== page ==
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This Time Next Year, Ellis...

'We won’t be in a relegation scrap this time', I hear you all say. But, as I am ever the pessimist, I encourage you to take a look back a year and reel in those expectations slightly.

Dean Mouhtaropoulos/Getty Images

If you take a look back almost exactly one year I would bet that all of us were probably more in agreement over our direction than we had been in years. Dick Advocaat had just steered us to wins over Southampton, Newcastle and Everton and kept our heads above water, as our buddy Steve Bruce tumbled down a division at the expense of ourselves and Newcastle United.

Talk of Advocaat coming back had died down just as he made a crazy u-turn on his decision, and his missus told him it was alreet for him to come back. We all cried metaphorical tears - the man we had all taken to, and him to us, came back on a one-year-contract. The talk of big name signings were rife as we all knew Big Dick had requested a rather hefty transfer kitty to reshape the squad to even consider staying and delaying his retirement. Names such as Klaas Jan Huntelaar were mooted by the press as serious links.

The fans even made a fund to buy flowers for Mrs Advocaat, and (forgive the pun) everything was relatively rosy in the garden of Wearside. Most of us had even championed the permanent signing of Seb Coates, after he turned in a Premier League level set of performances under Dick - he seemed an obvious snip at two million pounds. Adam Matthews arrived for a relatively small fee, and all the talk up here in Glasgow (where I live for those who don’t know) was he would be a good signing and that he was man of the match in Celtic’s famous win over Barcelona, where he marked none other than Lionel Messi out of the game. Troubled by personal issues, the undoubtedly talented Yann M’Vila also moved in on loan and was seem as a gamble that could pay off handsomely (and did), DeAndre Yedlin was plucked from Tottenham Hotspur as a raw talent with sheer pace to burn on loan, injury-hit Younes Kaboul was brought in to further strengthen the defence, and alleged Advocaat favourite Ola Toivonen was signed on loan as we frantically searched for YouTube videos of him and fellow new boy Jeremain Lens linking up the way producer Timberland used to in 2005 with Justin Timberlake. Beautifully.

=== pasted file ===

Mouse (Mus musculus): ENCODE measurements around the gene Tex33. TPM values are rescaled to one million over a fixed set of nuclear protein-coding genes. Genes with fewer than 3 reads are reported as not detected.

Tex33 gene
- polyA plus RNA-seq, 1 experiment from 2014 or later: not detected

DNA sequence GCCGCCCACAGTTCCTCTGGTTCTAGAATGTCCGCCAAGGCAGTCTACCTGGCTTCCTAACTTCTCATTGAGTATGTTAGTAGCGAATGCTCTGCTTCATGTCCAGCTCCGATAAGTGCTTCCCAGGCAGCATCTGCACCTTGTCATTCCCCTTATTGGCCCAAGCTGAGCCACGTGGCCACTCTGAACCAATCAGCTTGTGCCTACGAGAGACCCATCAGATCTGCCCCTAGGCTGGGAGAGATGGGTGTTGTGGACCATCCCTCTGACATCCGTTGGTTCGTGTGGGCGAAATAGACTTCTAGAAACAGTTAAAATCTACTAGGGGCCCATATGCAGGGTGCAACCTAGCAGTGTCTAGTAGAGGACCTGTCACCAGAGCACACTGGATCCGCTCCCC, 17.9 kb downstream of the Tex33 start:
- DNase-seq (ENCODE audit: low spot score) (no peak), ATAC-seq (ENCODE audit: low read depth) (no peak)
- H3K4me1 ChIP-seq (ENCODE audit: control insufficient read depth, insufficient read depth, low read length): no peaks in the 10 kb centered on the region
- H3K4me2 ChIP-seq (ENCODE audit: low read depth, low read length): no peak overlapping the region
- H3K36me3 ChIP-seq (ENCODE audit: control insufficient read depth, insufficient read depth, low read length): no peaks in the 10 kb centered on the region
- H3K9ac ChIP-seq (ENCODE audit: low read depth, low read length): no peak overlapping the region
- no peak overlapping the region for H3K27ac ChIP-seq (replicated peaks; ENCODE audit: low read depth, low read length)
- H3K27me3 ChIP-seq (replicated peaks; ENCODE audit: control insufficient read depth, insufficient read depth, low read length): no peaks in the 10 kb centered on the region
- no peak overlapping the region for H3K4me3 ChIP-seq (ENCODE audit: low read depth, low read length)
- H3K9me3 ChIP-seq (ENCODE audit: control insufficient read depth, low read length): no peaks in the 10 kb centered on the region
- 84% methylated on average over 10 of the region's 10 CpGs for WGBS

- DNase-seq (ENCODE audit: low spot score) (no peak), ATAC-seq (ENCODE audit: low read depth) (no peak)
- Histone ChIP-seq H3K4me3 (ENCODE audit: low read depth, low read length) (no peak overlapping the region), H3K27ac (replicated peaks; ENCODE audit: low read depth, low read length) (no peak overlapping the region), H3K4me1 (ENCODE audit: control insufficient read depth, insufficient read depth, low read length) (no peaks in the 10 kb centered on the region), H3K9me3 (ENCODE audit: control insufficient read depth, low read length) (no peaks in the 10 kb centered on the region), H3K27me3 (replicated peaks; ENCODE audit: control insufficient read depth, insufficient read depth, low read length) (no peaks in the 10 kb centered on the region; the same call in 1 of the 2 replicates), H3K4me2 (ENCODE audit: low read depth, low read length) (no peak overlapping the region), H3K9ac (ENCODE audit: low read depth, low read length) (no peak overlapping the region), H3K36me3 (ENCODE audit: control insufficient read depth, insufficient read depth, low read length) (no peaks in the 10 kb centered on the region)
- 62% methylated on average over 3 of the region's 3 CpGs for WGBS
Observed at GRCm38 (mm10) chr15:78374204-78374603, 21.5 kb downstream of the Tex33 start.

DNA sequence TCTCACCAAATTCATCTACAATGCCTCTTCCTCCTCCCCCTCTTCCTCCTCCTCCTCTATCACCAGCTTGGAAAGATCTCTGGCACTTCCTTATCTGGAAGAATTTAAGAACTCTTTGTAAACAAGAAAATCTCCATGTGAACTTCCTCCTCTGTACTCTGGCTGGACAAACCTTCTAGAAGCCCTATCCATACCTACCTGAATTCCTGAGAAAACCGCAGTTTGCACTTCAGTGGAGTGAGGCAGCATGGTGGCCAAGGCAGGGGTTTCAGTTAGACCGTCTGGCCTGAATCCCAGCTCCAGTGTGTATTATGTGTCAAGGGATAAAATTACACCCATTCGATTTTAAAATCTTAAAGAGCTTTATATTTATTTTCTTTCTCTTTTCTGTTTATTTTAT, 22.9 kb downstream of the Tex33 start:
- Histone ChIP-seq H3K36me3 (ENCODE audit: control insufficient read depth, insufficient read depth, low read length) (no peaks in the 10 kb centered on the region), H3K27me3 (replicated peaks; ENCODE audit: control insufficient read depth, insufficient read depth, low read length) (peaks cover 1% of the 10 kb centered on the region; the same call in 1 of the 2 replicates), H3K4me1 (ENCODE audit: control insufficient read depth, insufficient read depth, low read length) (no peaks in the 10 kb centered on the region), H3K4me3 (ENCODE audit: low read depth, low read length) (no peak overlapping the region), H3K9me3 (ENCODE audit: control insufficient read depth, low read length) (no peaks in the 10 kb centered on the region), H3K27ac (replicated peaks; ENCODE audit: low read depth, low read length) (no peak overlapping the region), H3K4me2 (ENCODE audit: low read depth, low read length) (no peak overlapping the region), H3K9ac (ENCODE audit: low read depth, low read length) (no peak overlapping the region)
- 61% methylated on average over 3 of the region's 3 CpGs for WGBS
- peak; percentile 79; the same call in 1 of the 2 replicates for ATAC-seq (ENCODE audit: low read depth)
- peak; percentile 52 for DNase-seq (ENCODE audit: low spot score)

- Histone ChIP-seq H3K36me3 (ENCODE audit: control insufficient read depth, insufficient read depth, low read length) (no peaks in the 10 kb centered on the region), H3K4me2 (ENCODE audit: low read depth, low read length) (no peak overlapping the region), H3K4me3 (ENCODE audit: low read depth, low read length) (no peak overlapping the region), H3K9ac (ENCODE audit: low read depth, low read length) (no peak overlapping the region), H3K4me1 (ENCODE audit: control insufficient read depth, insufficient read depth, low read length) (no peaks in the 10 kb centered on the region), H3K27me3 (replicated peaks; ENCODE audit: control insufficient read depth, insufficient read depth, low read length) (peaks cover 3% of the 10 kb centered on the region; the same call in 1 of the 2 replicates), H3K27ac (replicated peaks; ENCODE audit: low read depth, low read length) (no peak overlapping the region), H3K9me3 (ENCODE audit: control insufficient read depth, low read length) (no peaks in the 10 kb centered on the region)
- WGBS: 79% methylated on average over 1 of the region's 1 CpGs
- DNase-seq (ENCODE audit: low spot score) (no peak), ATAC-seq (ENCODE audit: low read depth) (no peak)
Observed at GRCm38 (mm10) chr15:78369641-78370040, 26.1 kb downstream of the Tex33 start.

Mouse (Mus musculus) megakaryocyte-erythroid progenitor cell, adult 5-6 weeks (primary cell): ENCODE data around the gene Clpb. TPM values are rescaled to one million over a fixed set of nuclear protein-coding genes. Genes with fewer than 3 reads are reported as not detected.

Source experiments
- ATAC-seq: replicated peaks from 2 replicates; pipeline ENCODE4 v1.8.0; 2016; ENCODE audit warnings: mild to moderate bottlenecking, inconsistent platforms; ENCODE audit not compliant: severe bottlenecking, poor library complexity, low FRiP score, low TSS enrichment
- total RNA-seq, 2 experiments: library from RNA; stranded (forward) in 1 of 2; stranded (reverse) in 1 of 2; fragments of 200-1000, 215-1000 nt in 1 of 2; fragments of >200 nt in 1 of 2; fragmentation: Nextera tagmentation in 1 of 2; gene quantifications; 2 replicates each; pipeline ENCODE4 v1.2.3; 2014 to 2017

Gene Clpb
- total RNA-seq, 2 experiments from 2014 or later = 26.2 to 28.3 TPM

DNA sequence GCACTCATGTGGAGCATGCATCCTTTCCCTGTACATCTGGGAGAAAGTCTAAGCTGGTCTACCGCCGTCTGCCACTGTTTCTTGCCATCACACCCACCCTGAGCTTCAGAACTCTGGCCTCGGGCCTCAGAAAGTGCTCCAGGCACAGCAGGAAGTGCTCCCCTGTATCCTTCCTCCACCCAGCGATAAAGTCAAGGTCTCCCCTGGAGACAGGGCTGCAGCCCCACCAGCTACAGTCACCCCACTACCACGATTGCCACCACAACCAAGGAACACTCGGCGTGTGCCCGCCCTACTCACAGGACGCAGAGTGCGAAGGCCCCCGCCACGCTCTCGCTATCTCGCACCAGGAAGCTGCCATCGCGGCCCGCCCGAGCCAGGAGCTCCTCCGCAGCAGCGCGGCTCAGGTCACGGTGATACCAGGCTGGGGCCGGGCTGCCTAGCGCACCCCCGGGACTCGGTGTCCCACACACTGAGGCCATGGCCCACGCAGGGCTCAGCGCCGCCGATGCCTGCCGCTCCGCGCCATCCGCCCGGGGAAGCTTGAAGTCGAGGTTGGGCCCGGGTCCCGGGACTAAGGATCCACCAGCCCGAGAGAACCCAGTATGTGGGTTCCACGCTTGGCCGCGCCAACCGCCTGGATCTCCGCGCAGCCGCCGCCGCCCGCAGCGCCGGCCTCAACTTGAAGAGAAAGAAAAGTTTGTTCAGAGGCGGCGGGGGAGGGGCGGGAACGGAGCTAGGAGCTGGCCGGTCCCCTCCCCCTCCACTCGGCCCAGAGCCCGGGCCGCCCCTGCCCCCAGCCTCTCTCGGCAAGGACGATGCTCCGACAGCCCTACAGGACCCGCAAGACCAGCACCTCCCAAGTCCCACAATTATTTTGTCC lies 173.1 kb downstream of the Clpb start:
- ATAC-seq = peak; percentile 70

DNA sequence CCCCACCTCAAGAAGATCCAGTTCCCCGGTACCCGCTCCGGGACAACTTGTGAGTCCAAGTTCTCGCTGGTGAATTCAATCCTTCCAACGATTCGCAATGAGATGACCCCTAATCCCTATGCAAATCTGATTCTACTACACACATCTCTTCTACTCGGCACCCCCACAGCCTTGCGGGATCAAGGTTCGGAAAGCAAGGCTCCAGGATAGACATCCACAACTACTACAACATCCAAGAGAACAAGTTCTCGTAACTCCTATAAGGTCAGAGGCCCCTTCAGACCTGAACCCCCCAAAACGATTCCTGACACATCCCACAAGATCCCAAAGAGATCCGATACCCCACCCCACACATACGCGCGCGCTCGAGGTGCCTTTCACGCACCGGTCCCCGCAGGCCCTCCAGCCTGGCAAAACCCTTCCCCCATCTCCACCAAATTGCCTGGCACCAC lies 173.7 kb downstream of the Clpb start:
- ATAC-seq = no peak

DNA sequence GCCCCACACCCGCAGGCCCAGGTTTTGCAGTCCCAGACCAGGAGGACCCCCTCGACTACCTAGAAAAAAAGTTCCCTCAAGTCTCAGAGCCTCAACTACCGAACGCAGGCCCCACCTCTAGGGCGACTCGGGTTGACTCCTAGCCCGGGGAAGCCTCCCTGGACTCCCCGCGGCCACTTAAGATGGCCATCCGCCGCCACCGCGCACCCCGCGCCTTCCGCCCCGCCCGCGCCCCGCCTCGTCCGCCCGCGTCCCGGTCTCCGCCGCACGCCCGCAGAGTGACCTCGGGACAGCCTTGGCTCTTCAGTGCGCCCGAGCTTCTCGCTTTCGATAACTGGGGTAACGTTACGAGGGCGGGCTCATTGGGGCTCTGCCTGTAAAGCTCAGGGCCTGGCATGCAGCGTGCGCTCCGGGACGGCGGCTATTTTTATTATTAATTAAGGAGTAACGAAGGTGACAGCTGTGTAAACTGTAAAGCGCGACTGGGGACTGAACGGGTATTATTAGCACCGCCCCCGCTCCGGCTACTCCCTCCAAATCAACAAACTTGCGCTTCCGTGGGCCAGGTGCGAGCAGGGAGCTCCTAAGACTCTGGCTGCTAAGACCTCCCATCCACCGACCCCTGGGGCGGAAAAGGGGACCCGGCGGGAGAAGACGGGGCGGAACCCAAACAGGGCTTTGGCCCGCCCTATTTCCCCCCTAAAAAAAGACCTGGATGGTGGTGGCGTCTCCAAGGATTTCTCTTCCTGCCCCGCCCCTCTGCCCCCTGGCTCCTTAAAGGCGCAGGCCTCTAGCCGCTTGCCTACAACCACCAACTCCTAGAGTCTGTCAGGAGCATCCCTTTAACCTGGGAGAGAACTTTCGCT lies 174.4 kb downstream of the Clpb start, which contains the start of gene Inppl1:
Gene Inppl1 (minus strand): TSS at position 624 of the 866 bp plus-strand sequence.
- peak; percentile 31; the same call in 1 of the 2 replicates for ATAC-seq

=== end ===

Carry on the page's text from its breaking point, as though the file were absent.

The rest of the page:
Sadly, real money was only really spent on Lens and Fabio Borini, as stories came out about the frustration to bring in any sort of decent level of quality. Tales of moves for Gini Wijnaldjum were probably far from the mark (and were more or less confirmed too), but as Newcastle spend wildly on a host of foreign talent, and relegation-fodder like Leicester picked up players like Gokhan Inler, we seemed to be linked with exciting attacking midfielders such as Jonathan de Guzman, but were never able to get them over the line.